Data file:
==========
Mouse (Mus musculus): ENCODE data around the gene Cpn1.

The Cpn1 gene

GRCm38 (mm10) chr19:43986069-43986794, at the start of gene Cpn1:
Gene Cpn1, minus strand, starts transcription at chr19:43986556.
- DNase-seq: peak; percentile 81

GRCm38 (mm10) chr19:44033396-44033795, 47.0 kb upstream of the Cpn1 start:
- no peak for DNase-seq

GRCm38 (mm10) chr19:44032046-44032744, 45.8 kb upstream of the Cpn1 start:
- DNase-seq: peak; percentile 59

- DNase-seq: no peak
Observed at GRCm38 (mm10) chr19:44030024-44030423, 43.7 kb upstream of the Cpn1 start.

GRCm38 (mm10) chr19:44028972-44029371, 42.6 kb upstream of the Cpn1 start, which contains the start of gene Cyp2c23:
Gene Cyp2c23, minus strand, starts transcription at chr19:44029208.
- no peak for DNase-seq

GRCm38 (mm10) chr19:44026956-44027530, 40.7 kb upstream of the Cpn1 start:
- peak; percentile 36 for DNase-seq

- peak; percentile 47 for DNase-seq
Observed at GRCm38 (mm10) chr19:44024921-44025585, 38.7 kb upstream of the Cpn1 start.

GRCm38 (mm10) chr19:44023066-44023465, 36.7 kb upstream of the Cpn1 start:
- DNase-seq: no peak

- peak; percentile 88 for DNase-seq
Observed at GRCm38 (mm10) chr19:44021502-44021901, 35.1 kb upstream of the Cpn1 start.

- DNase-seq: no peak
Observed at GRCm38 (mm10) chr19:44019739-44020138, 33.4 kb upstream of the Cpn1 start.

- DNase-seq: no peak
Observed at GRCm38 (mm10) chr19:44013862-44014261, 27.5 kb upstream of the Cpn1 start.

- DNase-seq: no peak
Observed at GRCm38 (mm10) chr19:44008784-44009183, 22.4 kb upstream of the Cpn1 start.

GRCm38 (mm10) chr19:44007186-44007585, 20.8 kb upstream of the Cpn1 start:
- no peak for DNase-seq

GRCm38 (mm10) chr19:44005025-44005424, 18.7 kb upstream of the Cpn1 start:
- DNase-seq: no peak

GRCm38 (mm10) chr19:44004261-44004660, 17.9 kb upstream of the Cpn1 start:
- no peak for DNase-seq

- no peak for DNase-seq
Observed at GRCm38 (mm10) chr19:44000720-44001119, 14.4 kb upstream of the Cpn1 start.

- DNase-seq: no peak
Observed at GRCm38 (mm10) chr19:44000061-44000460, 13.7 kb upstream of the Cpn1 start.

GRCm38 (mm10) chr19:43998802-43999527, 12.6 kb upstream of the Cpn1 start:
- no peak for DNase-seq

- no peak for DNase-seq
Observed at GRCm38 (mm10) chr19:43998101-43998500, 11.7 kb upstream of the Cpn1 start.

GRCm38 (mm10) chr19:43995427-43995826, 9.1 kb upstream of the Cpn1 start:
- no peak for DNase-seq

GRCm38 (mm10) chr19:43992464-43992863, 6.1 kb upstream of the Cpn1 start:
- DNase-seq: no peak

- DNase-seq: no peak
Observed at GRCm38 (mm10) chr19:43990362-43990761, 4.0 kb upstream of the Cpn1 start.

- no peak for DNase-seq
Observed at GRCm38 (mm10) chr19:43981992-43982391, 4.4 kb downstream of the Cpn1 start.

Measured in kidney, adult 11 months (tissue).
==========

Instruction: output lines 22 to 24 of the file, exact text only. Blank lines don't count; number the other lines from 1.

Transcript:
Observed at GRCm38 (mm10) chr19:44021502-44021901, 35.1 kb upstream of the Cpn1 start.

- DNase-seq: no peak
Observed at GRCm38 (mm10) chr19:44019739-44020138, 33.4 kb upstream of the Cpn1 start.